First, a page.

Rainbow Beach is a small idyllic coastal getaway town surrounded by the incredible Great Sandy National Park. With the Fraser Island section of the national park a stone’s throw away to the north and the Cooloola section stretching from the township to Noosa, you are spoilt for choice when it comes to incredible nature.
The most easily accessible of all the natural wonders this area offers is Searys Creek on the only road in and out of the town, aptly named Rainbow Beach Road. But don’t think that just because its car park is just off the road and only a short walk to get to that this place isn’t spectacular. Ah, quite the contrary.
At the end of a 100m easily accessible, wheelchair-friendly boardwalk you’re met with a small but stunning crystalline yellow waterway. (Don’t worry, I’m pretty sure it’s naturally a vivid yellow. Geez, I bloody hope so. Eek!)
This beautiful, narrow waterway is a popular place to cool off on a hot summers day, and though you might think it wouldn’t take much for the sun to warm it up. NOPE! Thing is frigidly cold!
You’re either the take-it-slow icy water enterer, or you’re the full immersion type. Whether you take 10 seconds or 10 minutes to complete head-to-toe getting wet initiation, you can then either splash around and observe from above and maybe do some underwater cartwheels, but for the full Searys Creek experience, you’re going to want to take a snorkel.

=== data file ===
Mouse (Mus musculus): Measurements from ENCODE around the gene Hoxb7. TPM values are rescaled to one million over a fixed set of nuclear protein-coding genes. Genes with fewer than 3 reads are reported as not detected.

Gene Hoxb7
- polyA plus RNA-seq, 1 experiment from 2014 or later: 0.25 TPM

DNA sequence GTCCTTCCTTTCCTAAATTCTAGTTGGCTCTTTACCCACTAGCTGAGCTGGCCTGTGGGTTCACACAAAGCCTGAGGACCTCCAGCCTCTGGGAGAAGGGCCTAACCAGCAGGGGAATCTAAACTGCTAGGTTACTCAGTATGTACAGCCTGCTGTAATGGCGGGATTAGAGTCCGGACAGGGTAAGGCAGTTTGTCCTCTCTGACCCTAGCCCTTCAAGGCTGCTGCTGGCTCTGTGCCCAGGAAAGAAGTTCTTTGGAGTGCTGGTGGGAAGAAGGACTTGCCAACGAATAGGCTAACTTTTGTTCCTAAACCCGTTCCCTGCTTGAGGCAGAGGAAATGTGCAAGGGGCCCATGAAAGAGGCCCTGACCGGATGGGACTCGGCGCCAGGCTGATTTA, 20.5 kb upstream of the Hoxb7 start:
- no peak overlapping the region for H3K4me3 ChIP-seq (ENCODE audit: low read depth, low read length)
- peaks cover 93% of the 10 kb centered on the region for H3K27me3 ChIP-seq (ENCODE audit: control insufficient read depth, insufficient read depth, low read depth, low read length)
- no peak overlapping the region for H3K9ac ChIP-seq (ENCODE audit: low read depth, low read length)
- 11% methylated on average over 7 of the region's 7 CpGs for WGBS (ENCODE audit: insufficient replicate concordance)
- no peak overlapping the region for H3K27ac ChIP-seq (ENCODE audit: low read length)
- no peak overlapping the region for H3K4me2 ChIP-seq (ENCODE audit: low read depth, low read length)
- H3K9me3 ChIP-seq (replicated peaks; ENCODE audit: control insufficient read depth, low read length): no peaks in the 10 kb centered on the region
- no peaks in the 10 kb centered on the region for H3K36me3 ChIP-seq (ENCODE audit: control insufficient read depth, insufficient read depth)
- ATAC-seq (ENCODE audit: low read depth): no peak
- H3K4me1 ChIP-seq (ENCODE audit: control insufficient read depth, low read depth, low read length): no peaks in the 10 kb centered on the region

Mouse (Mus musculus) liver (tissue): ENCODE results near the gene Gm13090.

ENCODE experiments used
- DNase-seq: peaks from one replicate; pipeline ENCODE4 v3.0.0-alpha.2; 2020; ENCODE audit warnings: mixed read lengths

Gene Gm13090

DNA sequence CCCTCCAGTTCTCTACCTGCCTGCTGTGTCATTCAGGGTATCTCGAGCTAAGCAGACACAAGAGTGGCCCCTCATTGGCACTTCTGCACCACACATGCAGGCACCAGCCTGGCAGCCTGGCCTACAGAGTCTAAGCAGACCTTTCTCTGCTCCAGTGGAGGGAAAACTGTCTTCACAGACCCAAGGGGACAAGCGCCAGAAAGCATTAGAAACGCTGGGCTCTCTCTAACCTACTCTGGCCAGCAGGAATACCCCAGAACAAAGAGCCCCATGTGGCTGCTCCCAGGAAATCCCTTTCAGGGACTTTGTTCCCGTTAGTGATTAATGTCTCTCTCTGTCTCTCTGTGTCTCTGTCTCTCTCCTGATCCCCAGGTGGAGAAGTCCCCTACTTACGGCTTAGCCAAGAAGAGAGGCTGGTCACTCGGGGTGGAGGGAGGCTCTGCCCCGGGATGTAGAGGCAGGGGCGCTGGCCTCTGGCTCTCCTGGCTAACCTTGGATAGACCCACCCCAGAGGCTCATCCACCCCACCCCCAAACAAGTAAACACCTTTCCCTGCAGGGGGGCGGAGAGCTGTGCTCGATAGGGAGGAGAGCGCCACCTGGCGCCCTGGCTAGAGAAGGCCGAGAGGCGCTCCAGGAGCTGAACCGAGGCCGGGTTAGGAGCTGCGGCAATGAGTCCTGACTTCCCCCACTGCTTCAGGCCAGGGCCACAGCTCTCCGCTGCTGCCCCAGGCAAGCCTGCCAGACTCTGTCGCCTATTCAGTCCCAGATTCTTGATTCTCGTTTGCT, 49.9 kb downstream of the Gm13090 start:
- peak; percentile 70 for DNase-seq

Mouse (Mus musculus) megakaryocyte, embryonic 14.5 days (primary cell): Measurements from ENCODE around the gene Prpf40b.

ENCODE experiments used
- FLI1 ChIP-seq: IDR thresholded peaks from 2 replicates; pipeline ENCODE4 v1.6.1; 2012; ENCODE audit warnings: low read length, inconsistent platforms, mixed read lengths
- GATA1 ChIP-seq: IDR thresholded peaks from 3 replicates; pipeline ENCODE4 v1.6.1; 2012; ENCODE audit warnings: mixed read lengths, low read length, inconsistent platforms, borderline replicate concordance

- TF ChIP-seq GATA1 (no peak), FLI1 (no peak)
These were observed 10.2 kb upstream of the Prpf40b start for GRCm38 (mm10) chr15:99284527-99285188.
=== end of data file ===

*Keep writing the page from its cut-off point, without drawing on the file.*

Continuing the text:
If you thought Searys Creek looks beautiful, serene and picturesque from above, “you ain’t seen nothing yet”, sing it with me, “You ain’t seen nothing yet. Mhm.” Time to pop those goggles over your eyeballs and the snorkel in your mouth and let the current take down the creek in a zero effort exploration of this spectacular river system.
It’s a living, breathing ecosystem that barely resembles the topside. What you’ll discover is an utterly magnificent underwater world brimming with intriguing geographical features such as tree roots, fallen logs and rugged rock formations.
Marine animals you might see are small fish, crayfish and even the friendly neighbourhood eels. (I saw two eels, though they were both seen at the end of the boardwalk, so you don’t need to get into the water to see them.)
The shallowness and narrowness of the river system creates a very surreal “fish lens” like experience, and allowing the current to guide you downstream makes it even more exciting. You’re just going with the flow and feel very much like a fish.
It’s such an unreal and empowering sensory experience that is utterly unforgettable. It was a personal highlight of my time in an already impressive visit to Rainbow Beach, and I can’t wait to go back and explore more of Searys Creek with a snorkel.
List based on my experience during the summer of 2020.
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